Apple strips Monster accessories of 'official' status

Apple is accused of bullying Monster over Beats lawsuit


Apple is allegedly banning Monster from making official iPhone accessories for suing Beats.
Photo: Gadget Mac/Flickr CC

Apple is accused of corporate bullying after reportedly booting rival headphone maker Monster from its “Made for iPhone” accessory program.

Monster claims the move is in retaliation for an ongoing lawsuit against Beats, which is now owned by Apple. Monster was the original contract manufacturer of Beats-branded headphones. The move could seriously impact Monster’s headphone business.

Considering the headphone market is a $2 billion industry in the United States, there’s plenty of money to be lost without Apple’s support.

Without the ability to take advantage of Apple’s MFi program, Monster accessories can’t carry the Made for iPhone logo that verifies they work together, nor does Monster have access to the tools and support Apple offers to other third-party manufacturers.

The story comes from The Wall Street Journal, which reports that Apple’s chief litigation counsel Noreel Krall told Monster’s general counsel David Tognotti that the agreement within the MFi program is coming to an end on May 5.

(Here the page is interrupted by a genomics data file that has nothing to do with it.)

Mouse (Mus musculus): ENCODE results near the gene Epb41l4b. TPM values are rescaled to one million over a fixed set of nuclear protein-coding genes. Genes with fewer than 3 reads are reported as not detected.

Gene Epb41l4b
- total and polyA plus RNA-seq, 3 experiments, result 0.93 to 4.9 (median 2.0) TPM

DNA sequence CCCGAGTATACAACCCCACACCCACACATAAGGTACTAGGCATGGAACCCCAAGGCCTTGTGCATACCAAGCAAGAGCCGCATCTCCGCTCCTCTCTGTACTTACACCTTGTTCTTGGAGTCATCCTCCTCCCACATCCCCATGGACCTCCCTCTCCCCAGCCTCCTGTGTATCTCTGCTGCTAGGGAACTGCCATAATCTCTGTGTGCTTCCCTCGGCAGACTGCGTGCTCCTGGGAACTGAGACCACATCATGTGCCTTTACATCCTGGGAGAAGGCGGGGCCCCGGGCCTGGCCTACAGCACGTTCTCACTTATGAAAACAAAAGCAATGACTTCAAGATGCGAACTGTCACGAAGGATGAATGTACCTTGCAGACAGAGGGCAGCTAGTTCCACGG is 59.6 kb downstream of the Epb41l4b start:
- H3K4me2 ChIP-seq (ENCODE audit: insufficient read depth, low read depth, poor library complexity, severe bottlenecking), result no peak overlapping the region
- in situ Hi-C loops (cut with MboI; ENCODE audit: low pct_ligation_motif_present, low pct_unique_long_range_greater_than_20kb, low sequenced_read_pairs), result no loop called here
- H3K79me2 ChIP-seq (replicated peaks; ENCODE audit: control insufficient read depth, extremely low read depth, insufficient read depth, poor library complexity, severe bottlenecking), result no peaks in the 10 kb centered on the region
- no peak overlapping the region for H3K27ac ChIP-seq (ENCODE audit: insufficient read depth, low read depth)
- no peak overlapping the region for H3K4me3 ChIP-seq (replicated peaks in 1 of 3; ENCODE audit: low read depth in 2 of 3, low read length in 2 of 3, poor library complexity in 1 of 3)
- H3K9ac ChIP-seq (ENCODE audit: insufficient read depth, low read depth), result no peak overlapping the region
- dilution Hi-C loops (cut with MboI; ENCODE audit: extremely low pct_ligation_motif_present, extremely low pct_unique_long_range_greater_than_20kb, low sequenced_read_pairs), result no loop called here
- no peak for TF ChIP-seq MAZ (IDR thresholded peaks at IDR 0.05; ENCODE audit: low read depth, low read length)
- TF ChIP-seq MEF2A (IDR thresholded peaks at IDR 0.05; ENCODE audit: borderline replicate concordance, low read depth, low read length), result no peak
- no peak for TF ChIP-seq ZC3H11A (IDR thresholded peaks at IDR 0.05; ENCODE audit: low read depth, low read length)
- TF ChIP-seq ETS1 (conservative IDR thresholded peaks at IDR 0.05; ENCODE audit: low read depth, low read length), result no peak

According to Tognotti, Krall said that because of the lawsuit, the relationship between Apple and Monster is not “mutually beneficial.”

“It shows a side of Apple that consumers don’t see very often,” Monster’s Tognotti told The Wall Street Journal, expressing his disapproval of Apple’s actions.

“Apple can be a bully,” he added.

Monster’s lawsuit alleges that Beats stole its headphone technology and was holding out on profits owed after Apple’s acquisition.

Monster was stopped working with Beats in 2011 when the latter sold 51 percent of the company to HTC and moved around roles and ownership. Apple then acquired Beats in 2014 for a cool $3 billion.

Monster can reportedly still sell MFi certified products until September, but the manufacturing of new Monster accessories is no longer allowed. This means the company needs to rework all packaging that includes a “Made for iPhone” label, plus redesign or altogether stop making products that include licensed technology from Apple.


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